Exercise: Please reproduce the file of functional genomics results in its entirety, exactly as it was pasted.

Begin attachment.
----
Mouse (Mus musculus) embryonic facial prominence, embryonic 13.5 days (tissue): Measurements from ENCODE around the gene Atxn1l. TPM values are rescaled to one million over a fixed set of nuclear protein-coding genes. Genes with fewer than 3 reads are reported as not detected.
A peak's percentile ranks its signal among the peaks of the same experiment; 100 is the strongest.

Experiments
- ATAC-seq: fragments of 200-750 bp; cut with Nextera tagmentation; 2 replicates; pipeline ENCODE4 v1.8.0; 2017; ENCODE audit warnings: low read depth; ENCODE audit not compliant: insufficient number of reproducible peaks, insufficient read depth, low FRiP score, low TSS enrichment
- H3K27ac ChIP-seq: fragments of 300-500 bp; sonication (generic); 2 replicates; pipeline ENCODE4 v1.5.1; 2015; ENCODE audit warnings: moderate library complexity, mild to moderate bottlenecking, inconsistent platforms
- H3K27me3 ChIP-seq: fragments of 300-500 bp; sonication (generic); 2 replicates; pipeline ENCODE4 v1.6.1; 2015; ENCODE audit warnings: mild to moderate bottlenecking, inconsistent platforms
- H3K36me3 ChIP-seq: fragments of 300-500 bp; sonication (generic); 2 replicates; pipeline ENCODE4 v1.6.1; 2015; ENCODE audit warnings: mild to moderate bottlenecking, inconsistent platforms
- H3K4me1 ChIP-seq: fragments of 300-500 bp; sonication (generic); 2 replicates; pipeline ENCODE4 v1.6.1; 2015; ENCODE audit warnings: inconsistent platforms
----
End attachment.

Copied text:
Mouse (Mus musculus) embryonic facial prominence, embryonic 13.5 days (tissue): Measurements from ENCODE around the gene Atxn1l. TPM values are rescaled to one million over a fixed set of nuclear protein-coding genes. Genes with fewer than 3 reads are reported as not detected.
A peak's percentile ranks its signal among the peaks of the same experiment; 100 is the strongest.

Experiments
- ATAC-seq: fragments of 200-750 bp; cut with Nextera tagmentation; 2 replicates; pipeline ENCODE4 v1.8.0; 2017; ENCODE audit warnings: low read depth; ENCODE audit not compliant: insufficient number of reproducible peaks, insufficient read depth, low FRiP score, low TSS enrichment
- H3K27ac ChIP-seq: fragments of 300-500 bp; sonication (generic); 2 replicates; pipeline ENCODE4 v1.5.1; 2015; ENCODE audit warnings: moderate library complexity, mild to moderate bottlenecking, inconsistent platforms
- H3K27me3 ChIP-seq: fragments of 300-500 bp; sonication (generic); 2 replicates; pipeline ENCODE4 v1.6.1; 2015; ENCODE audit warnings: mild to moderate bottlenecking, inconsistent platforms
- H3K36me3 ChIP-seq: fragments of 300-500 bp; sonication (generic); 2 replicates; pipeline ENCODE4 v1.6.1; 2015; ENCODE audit warnings: mild to moderate bottlenecking, inconsistent platforms
- H3K4me1 ChIP-seq: fragments of 300-500 bp; sonication (generic); 2 replicates; pipeline ENCODE4 v1.6.1; 2015; ENCODE audit warnings: inconsistent platforms